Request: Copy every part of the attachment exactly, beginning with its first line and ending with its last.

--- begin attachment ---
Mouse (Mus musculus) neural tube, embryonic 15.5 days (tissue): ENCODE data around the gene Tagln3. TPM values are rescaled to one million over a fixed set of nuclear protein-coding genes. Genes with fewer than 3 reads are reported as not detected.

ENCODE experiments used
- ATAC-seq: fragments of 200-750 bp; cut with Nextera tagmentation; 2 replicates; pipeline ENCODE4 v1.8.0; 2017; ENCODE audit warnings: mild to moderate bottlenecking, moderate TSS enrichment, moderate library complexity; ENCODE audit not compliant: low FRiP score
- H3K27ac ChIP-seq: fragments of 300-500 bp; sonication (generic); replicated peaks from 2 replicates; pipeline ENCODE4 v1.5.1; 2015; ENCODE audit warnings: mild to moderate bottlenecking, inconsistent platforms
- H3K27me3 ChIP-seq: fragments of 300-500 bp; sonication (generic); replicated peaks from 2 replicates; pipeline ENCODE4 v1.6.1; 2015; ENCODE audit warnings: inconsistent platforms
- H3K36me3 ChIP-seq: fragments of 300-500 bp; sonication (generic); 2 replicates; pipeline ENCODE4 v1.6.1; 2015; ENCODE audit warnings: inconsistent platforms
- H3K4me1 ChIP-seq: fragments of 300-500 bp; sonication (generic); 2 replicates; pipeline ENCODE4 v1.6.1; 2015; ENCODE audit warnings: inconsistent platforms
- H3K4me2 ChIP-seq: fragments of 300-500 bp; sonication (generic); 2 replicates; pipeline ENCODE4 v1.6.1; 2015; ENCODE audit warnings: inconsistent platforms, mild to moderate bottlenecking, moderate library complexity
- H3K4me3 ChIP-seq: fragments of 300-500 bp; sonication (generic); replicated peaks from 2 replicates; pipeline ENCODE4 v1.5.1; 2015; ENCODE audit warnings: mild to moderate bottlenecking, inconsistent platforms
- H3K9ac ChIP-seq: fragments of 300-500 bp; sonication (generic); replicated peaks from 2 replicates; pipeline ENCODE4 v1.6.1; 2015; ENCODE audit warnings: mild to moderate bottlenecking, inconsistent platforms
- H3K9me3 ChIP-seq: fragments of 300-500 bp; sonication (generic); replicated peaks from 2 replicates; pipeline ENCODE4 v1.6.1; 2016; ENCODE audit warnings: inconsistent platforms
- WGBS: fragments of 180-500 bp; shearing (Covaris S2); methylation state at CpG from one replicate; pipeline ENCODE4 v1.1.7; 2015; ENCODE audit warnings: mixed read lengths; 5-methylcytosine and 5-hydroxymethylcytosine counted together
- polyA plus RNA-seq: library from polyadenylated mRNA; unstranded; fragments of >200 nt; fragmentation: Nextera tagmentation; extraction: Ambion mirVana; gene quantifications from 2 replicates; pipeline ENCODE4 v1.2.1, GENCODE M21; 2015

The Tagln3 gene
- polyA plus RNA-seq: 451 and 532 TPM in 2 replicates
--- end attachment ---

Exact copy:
Mouse (Mus musculus) neural tube, embryonic 15.5 days (tissue): ENCODE data around the gene Tagln3. TPM values are rescaled to one million over a fixed set of nuclear protein-coding genes. Genes with fewer than 3 reads are reported as not detected.

ENCODE experiments used
- ATAC-seq: fragments of 200-750 bp; cut with Nextera tagmentation; 2 replicates; pipeline ENCODE4 v1.8.0; 2017; ENCODE audit warnings: mild to moderate bottlenecking, moderate TSS enrichment, moderate library complexity; ENCODE audit not compliant: low FRiP score
- H3K27ac ChIP-seq: fragments of 300-500 bp; sonication (generic); replicated peaks from 2 replicates; pipeline ENCODE4 v1.5.1; 2015; ENCODE audit warnings: mild to moderate bottlenecking, inconsistent platforms
- H3K27me3 ChIP-seq: fragments of 300-500 bp; sonication (generic); replicated peaks from 2 replicates; pipeline ENCODE4 v1.6.1; 2015; ENCODE audit warnings: inconsistent platforms
- H3K36me3 ChIP-seq: fragments of 300-500 bp; sonication (generic); 2 replicates; pipeline ENCODE4 v1.6.1; 2015; ENCODE audit warnings: inconsistent platforms
- H3K4me1 ChIP-seq: fragments of 300-500 bp; sonication (generic); 2 replicates; pipeline ENCODE4 v1.6.1; 2015; ENCODE audit warnings: inconsistent platforms
- H3K4me2 ChIP-seq: fragments of 300-500 bp; sonication (generic); 2 replicates; pipeline ENCODE4 v1.6.1; 2015; ENCODE audit warnings: inconsistent platforms, mild to moderate bottlenecking, moderate library complexity
- H3K4me3 ChIP-seq: fragments of 300-500 bp; sonication (generic); replicated peaks from 2 replicates; pipeline ENCODE4 v1.5.1; 2015; ENCODE audit warnings: mild to moderate bottlenecking, inconsistent platforms
- H3K9ac ChIP-seq: fragments of 300-500 bp; sonication (generic); replicated peaks from 2 replicates; pipeline ENCODE4 v1.6.1; 2015; ENCODE audit warnings: mild to moderate bottlenecking, inconsistent platforms
- H3K9me3 ChIP-seq: fragments of 300-500 bp; sonication (generic); replicated peaks from 2 replicates; pipeline ENCODE4 v1.6.1; 2016; ENCODE audit warnings: inconsistent platforms
- WGBS: fragments of 180-500 bp; shearing (Covaris S2); methylation state at CpG from one replicate; pipeline ENCODE4 v1.1.7; 2015; ENCODE audit warnings: mixed read lengths; 5-methylcytosine and 5-hydroxymethylcytosine counted together
- polyA plus RNA-seq: library from polyadenylated mRNA; unstranded; fragments of >200 nt; fragmentation: Nextera tagmentation; extraction: Ambion mirVana; gene quantifications from 2 replicates; pipeline ENCODE4 v1.2.1, GENCODE M21; 2015

The Tagln3 gene
- polyA plus RNA-seq: 451 and 532 TPM in 2 replicates